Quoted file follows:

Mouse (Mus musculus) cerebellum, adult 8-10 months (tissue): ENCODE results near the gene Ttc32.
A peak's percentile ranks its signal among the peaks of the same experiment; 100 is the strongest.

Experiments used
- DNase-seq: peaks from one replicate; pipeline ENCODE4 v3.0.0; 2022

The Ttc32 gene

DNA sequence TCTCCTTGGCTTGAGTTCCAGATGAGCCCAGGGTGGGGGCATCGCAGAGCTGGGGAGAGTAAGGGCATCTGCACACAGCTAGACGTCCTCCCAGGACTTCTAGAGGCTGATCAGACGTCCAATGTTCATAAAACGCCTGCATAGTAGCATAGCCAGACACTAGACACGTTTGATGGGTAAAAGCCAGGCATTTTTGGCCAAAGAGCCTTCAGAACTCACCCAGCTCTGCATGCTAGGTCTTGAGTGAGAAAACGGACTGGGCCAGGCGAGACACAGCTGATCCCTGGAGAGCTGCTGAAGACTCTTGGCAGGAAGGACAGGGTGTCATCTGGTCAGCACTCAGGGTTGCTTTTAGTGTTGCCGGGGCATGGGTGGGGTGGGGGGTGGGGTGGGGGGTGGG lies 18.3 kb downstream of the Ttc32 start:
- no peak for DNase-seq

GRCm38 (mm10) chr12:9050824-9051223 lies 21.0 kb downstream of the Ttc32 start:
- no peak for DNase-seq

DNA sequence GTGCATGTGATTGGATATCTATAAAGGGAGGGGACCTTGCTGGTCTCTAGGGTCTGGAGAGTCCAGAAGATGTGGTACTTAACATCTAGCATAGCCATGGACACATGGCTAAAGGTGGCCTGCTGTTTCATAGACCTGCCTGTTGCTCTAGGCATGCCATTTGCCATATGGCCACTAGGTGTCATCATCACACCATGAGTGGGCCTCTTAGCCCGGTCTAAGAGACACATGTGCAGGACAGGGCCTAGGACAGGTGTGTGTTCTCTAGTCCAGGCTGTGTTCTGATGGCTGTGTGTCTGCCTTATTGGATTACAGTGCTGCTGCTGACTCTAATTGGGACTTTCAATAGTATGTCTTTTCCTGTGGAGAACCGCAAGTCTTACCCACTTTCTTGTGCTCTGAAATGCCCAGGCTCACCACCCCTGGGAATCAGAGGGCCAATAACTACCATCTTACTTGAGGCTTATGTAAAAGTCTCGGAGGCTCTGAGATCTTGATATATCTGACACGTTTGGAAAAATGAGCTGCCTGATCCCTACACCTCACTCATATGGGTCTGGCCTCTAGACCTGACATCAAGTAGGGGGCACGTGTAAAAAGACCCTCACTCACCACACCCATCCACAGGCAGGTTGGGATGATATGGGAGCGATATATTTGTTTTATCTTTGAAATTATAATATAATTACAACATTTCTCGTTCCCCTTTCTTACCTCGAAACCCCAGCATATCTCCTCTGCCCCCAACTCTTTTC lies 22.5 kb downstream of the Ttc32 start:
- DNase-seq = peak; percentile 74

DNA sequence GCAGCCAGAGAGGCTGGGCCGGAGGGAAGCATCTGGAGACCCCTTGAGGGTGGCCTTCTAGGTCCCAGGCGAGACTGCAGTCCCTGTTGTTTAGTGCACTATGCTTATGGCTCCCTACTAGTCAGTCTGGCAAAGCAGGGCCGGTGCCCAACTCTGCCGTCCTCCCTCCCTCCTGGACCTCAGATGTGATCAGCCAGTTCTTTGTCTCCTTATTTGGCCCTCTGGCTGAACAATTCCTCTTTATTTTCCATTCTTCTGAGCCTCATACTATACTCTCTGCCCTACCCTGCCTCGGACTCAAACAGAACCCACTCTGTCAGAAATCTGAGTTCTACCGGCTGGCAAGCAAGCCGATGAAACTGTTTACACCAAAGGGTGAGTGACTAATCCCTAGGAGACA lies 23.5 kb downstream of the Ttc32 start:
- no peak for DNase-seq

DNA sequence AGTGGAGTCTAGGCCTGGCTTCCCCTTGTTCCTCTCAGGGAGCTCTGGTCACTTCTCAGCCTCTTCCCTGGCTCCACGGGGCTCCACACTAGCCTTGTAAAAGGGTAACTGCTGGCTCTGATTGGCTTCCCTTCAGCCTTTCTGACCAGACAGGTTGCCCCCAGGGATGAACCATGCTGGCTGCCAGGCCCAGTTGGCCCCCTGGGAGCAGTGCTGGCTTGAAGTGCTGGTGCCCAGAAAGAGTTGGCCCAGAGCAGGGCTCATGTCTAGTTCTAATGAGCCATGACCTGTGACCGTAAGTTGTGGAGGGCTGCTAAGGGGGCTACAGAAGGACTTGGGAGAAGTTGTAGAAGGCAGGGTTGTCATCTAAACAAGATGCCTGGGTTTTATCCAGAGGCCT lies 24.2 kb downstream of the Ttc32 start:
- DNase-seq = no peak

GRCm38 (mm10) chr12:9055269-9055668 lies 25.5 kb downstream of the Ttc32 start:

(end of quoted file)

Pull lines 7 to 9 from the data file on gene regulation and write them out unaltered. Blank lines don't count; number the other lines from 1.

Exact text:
- no peak for DNase-seq

GRCm38 (mm10) chr12:9050824-9051223 lies 21.0 kb downstream of the Ttc32 start:
- no peak for DNase-seq